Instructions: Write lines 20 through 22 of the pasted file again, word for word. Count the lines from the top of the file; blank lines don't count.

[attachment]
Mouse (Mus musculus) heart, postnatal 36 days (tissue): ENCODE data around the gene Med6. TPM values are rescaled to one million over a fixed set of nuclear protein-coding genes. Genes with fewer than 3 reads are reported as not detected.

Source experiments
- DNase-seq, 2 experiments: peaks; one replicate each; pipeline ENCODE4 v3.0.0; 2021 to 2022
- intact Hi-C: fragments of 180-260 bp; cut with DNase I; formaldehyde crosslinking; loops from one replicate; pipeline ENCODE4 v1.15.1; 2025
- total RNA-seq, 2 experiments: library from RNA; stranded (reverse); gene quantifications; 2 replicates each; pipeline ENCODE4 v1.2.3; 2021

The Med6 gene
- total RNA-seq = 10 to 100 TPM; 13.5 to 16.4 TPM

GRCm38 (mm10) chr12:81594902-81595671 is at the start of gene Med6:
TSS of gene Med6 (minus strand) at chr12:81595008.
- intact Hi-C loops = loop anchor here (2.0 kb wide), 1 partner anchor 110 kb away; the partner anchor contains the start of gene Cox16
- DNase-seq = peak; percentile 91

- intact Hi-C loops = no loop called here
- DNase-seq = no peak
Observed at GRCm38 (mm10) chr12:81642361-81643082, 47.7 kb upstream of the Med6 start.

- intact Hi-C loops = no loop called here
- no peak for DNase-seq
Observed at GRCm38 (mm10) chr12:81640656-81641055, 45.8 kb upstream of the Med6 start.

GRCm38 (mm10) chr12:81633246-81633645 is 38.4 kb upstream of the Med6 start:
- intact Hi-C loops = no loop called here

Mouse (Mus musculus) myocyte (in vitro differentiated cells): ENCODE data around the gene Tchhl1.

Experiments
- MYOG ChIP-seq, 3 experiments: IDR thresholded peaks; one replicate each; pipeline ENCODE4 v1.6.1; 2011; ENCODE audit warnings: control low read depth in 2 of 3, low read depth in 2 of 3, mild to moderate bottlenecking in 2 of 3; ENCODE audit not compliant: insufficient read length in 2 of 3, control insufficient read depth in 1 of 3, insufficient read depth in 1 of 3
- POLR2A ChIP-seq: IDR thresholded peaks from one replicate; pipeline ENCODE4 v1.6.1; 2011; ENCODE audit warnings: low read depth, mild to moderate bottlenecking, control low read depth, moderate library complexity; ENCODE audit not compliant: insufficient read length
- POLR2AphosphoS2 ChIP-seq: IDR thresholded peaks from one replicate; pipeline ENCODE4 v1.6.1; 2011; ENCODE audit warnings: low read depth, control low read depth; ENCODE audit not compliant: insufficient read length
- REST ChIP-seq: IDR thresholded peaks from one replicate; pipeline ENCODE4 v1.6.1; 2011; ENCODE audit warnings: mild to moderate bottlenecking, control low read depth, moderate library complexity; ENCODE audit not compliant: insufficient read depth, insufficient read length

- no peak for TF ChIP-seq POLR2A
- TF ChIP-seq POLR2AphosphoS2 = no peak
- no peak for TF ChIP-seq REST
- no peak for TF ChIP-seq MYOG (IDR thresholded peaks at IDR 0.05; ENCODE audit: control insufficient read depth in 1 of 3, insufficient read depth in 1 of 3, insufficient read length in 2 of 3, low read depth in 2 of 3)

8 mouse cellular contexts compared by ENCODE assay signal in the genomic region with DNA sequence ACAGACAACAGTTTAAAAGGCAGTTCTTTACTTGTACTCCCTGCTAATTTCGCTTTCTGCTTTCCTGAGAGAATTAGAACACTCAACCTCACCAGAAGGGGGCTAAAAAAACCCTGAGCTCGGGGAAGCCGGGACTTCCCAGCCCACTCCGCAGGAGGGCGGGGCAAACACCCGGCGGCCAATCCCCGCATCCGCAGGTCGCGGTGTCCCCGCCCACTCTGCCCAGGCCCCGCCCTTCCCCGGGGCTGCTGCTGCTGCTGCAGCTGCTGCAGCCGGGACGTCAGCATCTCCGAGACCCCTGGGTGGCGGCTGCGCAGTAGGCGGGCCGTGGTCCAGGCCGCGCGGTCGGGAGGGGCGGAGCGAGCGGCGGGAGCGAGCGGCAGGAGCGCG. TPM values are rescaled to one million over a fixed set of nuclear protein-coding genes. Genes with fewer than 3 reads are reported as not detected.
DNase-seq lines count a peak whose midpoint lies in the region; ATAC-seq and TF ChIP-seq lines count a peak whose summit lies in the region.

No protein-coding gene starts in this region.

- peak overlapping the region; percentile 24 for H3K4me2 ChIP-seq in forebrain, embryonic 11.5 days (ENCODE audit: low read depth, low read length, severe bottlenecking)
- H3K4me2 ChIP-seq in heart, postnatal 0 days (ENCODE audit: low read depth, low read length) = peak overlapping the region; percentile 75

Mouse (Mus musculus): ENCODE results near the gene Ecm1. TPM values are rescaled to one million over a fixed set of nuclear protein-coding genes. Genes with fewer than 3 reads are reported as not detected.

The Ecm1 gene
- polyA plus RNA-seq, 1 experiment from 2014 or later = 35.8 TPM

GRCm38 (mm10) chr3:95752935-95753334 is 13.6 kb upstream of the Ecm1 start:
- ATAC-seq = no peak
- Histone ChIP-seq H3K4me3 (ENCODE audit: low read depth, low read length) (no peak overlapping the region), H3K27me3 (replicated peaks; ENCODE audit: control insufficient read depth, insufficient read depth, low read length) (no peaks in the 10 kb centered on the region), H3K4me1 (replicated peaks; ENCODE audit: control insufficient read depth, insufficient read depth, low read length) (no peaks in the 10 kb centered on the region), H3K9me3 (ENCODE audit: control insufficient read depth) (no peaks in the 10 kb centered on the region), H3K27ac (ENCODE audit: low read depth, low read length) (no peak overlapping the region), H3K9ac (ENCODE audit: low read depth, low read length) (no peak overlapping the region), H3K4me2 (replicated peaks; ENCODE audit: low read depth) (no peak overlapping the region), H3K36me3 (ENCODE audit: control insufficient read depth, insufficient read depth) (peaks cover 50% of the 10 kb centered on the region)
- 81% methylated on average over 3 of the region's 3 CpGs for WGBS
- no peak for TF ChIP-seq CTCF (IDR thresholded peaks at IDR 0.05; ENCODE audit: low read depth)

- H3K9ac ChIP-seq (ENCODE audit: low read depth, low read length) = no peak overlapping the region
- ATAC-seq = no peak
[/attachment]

Mouse (Mus musculus) myocyte (in vitro differentiated cells): ENCODE data around the gene Tchhl1.

Experiments
- MYOG ChIP-seq, 3 experiments: IDR thresholded peaks; one replicate each; pipeline ENCODE4 v1.6.1; 2011; ENCODE audit warnings: control low read depth in 2 of 3, low read depth in 2 of 3, mild to moderate bottlenecking in 2 of 3; ENCODE audit not compliant: insufficient read length in 2 of 3, control insufficient read depth in 1 of 3, insufficient read depth in 1 of 3